Now at the start of our trip, we drove through the towns of Okahandja (where a sign pointed to where an area called ”gross barmen” could be found – we avoided it), Otjiwarongo (very pretty with brilliant flamboyant trees in full flower lining the main road), Otavi and Tsumeb. Namibia is clean. As in super clean and litter free. I drove 2000 odd kilometres, and I think I saw five pieces of litter, which must have been escapees from a litter bin.
About 15 kilometres from Tsumeb, you can stop at Lake Otjikoto. This is really a sink hole that has filled with water. It is very pretty, and the bird life is fantastic. As with most places of interest in Namibia, the lake is gated, and you a pay a fee to enjoy the beauty. I think that this is a brilliant idea, as the money goes to the local communities. The local community here, are the Etosha Bushmen, who did a traditional dance for us on the way out. Not being sure about which people the locals are, I asked (in Afrikaans) the older man who was in charge of the performers. He proudly said they were Etosha Bushmen, which is why I use the term here. Bushmen is not a term that I’m comfortable with, so I asked if they were Khoi or San.
The old man shook his head, and said no, they were Etosha Bushmen, so I accepted that. We had a lovely chat about their lifestyle while the youngsters danced. The money generated from visitors to the lake, goes back into their community, and pays for, amongst other things, the school teachers and electricity. Personally, I think it wonderful that these people can have a foot in both worlds, the old cultural one, and the modern one. If you are one those people who resent paying for the pleasure of viewing other peoples’ backyards or natural resources, please stop and think for a minute and ask yourself: do you resent paying the entrance fee at a museum or zoo? Just because an area of beauty is part of nature, it still needs maintenance to be kept in the pristine condition you enjoy, and the people who belong there, if they cannot make a living of it, and view it with pride, will have no reason to look after it. I live on South Africa’s Wild Coast, and am involved in tourism; for many years I have been rooting for our area to adopt a ‘pay and enjoy’ policy; unfortunately most people think my idea as ridiculous, and it is not implemented (insert rueful emoticon here), so there is no pride in the natural resources, and ownership and guardianship are not worthwhile, with the result that many environmental tragedies happen on a daily basis on the Wild Coast.
Etosha Game Reserve was now directly ahead of us.
At the gate, forms were filled in, and then we drove towards Namutoni, playing the old game – the one who sees the first animal is bought the first drink by the other person. The first animal was a giraffe, lying down, right next to the road. He or she just lay there, under few trees, and balefully stared at us. It wasn’t my sighting, so the first drink was on me.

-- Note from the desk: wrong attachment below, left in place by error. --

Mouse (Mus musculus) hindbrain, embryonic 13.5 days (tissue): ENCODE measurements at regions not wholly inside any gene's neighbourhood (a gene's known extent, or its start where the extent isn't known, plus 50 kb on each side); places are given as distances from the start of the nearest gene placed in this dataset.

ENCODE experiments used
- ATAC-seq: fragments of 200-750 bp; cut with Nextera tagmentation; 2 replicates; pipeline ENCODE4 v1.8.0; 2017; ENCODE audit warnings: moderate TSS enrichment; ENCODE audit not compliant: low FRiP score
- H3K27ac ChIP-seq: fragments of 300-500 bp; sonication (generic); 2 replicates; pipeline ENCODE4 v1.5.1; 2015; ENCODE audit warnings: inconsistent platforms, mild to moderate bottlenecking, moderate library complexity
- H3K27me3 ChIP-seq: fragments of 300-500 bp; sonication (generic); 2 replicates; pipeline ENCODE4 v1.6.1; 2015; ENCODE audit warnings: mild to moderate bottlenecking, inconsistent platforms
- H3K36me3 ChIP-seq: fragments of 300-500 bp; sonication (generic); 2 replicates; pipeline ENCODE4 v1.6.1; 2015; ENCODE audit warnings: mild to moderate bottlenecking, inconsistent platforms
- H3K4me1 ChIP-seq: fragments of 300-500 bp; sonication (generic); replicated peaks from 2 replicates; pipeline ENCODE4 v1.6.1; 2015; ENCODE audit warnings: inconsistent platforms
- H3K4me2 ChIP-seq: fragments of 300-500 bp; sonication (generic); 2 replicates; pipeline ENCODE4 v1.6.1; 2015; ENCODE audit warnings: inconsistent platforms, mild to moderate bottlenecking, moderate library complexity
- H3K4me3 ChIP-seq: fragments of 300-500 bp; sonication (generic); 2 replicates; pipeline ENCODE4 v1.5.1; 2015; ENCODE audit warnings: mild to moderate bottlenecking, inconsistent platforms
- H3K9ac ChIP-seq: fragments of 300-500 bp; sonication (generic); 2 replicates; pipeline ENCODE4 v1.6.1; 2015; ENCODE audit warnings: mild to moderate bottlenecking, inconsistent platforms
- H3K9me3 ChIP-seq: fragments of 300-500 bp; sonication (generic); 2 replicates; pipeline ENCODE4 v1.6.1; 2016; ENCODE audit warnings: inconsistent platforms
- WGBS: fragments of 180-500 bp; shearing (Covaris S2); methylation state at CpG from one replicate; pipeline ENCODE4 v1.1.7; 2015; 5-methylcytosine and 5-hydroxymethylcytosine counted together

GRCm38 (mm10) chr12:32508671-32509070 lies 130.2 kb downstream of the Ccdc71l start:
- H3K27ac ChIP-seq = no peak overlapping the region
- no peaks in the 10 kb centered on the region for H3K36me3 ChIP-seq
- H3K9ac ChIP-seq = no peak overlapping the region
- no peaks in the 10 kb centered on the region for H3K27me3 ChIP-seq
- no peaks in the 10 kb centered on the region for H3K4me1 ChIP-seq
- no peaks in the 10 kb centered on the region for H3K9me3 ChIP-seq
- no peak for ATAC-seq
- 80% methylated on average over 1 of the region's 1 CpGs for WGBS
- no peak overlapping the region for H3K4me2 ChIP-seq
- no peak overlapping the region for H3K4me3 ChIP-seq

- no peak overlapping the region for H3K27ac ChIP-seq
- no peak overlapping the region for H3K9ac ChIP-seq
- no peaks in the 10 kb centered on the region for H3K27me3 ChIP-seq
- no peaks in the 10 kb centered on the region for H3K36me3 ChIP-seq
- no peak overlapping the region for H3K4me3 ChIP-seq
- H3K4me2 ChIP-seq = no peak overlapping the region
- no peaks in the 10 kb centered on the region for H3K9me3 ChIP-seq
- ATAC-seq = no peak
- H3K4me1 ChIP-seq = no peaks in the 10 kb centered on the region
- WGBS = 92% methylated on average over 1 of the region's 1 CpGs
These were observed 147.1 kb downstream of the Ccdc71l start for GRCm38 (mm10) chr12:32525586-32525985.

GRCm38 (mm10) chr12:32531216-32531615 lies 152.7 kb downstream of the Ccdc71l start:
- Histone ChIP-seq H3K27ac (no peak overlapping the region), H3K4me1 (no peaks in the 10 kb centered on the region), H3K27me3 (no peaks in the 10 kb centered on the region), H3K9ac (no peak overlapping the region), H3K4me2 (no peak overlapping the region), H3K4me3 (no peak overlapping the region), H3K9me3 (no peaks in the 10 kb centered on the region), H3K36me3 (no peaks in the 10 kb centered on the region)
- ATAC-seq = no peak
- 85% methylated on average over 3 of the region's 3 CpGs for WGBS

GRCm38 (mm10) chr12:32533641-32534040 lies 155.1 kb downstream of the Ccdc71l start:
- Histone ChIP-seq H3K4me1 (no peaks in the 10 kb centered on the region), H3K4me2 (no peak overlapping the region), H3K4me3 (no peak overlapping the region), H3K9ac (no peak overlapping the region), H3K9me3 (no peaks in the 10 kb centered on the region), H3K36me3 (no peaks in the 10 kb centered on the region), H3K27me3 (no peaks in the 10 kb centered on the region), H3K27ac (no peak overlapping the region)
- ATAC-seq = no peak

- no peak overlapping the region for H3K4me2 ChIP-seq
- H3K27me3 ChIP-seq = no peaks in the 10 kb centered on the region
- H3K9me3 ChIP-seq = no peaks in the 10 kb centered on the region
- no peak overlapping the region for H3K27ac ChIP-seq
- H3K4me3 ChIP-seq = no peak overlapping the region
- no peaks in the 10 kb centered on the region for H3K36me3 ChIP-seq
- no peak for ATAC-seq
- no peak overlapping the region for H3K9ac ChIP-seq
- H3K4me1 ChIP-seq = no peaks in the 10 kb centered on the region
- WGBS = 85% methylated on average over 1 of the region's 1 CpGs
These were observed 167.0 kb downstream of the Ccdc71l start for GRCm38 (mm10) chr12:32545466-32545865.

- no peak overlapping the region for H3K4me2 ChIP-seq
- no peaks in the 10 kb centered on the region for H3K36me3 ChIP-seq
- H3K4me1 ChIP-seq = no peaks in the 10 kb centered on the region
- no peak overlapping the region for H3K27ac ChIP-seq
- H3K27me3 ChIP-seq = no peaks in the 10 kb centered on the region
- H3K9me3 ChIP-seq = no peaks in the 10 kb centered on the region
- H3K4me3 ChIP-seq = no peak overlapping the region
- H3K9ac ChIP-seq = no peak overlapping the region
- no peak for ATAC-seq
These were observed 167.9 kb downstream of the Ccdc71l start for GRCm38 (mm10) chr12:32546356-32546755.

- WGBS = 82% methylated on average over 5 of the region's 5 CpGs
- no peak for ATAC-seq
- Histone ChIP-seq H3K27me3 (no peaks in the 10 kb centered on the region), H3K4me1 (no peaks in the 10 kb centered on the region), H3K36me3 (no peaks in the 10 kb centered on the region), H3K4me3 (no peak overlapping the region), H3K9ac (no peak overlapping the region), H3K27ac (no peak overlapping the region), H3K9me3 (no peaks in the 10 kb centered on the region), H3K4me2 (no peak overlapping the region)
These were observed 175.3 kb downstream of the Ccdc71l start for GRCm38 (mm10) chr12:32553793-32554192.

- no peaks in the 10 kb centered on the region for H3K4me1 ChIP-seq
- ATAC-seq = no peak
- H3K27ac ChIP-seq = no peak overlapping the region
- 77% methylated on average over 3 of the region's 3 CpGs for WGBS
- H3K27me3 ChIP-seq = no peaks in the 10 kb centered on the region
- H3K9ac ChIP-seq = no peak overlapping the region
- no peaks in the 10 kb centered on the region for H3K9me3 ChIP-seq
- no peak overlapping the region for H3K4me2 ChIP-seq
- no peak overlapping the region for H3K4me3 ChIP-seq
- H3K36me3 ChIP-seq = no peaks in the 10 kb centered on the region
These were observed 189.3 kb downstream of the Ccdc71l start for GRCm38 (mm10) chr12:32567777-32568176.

Having done some homework, I knew that there is a German Fort at the camp. But nothing actually prepares you for the gleaming white fort that looms up ahead of you.
It really is unexpected and spectacular. We checked in; our rooms were large and beautifully appointed, without being flashy. We headed for the waterhole, for a quick look see before going out for late game drive. Oh yes, welcome to Etosha, Namibia’s largest game reserve: a herd of between 20 and 30 Oryx (Gemsbok in Afrikaans), arrived for a late afternoon drink just then. I think that after Sable, Oryx are the most beautiful of African antelopes. I was now in heaven. I had never seen that many Oryx at one time before.
later, our first game drive didn’t produce much in the way of game, some zebra, some springbok and some Kori Bustard.
And of course, the great flat expanses of the smaller pans in that area were beautiful.
Dinner at the restaurant was lovely, complete with a lion roaring in the distance. After dinner, we took a trip up to the waterhole, but just a few zebra were roaming around.
I was up at dawn, and bird watching, seeing new species and old familiars. After breakfast, we drove towards Okaukuejo, the camp on the western side of the park. Zebras and springboks by the hundreds, if not thousands, were everywhere. I regard myself as spoilt, as I was partly brought up in East Africa, and I have seen a lot of wildlife, but even so, Etosha’s large herds were impressive. Seeing and experiencing the actual Etosha Pan is what we were there for, the animals were a second consideration to me; it would have been lovely to see lion or cheetah, but it wasn’t to be.